A key part of the UNICEF Covid-19 response interventions in schools like this one in Bardo has been undertaking small-scale repairs of sanitary blocks (toilets) and hand washing facilities in 152 schools in 2021 and 172 schools in 2022 with USAID and German financial support. Proper sanitary facilities reduce the risk of transmitting diseases like Covid-19, and they keep students—particularly girls—protected and comfortable throughout their school day.
Oussama Guesmi, 31, a young Tunisian entrepreneur who was leading on the sanitary blocks’ rehabilitation works at Rue des Orangers Primary School, said the sanitary block at the school was in bad shape when he arrived. “The stall doors were broken, and so were the pipes.”
Guesmi said that for the sanitary blocks, his company changed the doors, put in new pipes, upgraded the sinks, upgraded the floor and wall covering, rewired the electricity system, and repainted it with bright and inviting colors.
But it’s not only the capital Tunis that is benefiting from such interventions. Nearly 70 kilometers to the southeast of Tunis, in the village of Chott Zouhour in Nabeul governorate, between verdant shorelines and low, rolling mountains, UNICEF and partners have also been hard at work getting kids back to school and boosting their hygiene and health circumstances.
Inside the classrooms of Chott Zouhour primary school, Rawaa El Agrebi, 11, said she suffered when the Covid-19 lockdown came to Chott Zouhour in 2020.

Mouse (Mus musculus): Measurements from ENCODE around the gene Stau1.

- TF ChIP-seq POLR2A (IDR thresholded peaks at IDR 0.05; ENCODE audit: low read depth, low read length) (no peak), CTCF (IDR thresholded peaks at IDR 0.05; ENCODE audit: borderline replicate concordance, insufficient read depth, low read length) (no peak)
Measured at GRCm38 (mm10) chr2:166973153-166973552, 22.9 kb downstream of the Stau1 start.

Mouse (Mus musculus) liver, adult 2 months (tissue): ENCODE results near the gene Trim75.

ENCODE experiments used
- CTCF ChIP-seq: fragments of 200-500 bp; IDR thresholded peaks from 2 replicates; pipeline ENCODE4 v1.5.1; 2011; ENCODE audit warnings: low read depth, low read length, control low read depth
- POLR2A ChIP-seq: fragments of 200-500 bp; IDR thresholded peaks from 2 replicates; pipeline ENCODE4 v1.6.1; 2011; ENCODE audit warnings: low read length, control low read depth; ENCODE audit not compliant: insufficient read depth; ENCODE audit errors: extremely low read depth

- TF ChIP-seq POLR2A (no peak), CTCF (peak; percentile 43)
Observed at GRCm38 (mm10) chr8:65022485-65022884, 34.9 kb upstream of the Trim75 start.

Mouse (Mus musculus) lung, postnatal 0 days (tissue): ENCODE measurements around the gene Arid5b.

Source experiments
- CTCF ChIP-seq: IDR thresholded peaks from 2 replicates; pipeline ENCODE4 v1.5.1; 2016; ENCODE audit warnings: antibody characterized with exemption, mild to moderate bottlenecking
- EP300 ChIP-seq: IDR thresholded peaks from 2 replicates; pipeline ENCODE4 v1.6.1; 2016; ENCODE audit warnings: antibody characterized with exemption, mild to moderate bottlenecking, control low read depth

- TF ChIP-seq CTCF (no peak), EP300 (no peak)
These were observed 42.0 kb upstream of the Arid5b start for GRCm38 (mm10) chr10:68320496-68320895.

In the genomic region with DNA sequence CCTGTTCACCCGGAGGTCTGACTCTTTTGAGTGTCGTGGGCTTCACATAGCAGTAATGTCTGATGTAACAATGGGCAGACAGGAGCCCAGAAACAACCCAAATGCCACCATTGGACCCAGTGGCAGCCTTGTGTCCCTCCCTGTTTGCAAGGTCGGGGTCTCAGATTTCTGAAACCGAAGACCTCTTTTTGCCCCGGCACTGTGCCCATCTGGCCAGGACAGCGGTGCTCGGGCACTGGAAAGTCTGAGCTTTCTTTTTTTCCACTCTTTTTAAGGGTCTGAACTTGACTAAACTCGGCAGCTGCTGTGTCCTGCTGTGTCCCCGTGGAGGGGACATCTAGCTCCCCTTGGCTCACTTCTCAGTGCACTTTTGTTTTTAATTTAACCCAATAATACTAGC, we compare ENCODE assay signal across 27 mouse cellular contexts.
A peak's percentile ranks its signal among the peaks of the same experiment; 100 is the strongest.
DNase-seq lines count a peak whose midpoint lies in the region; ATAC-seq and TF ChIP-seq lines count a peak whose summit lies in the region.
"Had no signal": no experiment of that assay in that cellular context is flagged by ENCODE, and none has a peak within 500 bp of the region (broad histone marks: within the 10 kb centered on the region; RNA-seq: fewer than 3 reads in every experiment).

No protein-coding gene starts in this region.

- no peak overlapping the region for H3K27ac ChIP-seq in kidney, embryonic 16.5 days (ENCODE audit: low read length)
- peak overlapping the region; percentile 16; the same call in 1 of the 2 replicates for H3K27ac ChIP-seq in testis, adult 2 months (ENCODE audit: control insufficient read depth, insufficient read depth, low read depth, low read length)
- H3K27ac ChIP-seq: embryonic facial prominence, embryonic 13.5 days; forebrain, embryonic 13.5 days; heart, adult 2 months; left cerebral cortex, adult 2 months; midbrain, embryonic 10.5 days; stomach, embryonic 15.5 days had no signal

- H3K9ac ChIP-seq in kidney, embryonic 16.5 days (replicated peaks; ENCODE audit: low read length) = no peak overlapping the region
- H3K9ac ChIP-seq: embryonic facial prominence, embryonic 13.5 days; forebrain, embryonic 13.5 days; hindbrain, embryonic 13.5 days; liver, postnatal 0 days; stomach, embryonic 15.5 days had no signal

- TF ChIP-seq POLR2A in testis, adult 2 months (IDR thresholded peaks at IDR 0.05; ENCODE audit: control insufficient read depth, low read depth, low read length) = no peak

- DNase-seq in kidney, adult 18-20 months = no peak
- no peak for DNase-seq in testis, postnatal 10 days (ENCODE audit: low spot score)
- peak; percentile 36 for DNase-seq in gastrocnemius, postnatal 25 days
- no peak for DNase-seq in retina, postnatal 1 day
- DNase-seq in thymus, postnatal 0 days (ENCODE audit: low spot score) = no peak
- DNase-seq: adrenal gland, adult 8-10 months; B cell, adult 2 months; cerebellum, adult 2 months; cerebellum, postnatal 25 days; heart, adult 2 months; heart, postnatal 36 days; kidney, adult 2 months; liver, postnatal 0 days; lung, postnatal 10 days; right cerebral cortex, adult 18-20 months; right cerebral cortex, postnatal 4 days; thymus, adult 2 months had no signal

“For three months we sat at home and I started to feel lonely and isolated. When they said we would go back to in-person lessons, I was happy! But, not that happy, because we were studying on a different schedule, everyone had to stay away from each other, we couldn’t share tools or pencils.”
As in much of the world, in Tunisia, children's education was disrupted due to the pandemic. After months away from the classroom, UNICEF and its partners made it a priority for children to go back to school in the safest possible way.
“When the Covid-19 pandemic hit Tunisia and all of the schools closed, I wanted so badly to get back to school, so I could see my friends. I wanted to joke, play with my friends, and study in person again.”
Mohammed Kacem Mhadhbi, 11, student at Chott Zouhour primary school Luckily, UNICEF and its partners were there to support the efforts of the Ministry of Education so children could be safe in school. In support of the 2020-2021 back to school, UNICEF distributed posters and flyers to schools about COVID-19 preventive measures. Between February and April 2021, institutional cleaning and disinfection kits were distributed to all 6,102 public schools in Tunisia, benefiting 2.1 million children. For the 2021 national end of year school exams UNICEF donated hundreds of thousands of washable facemasks and bottles of hand-gel.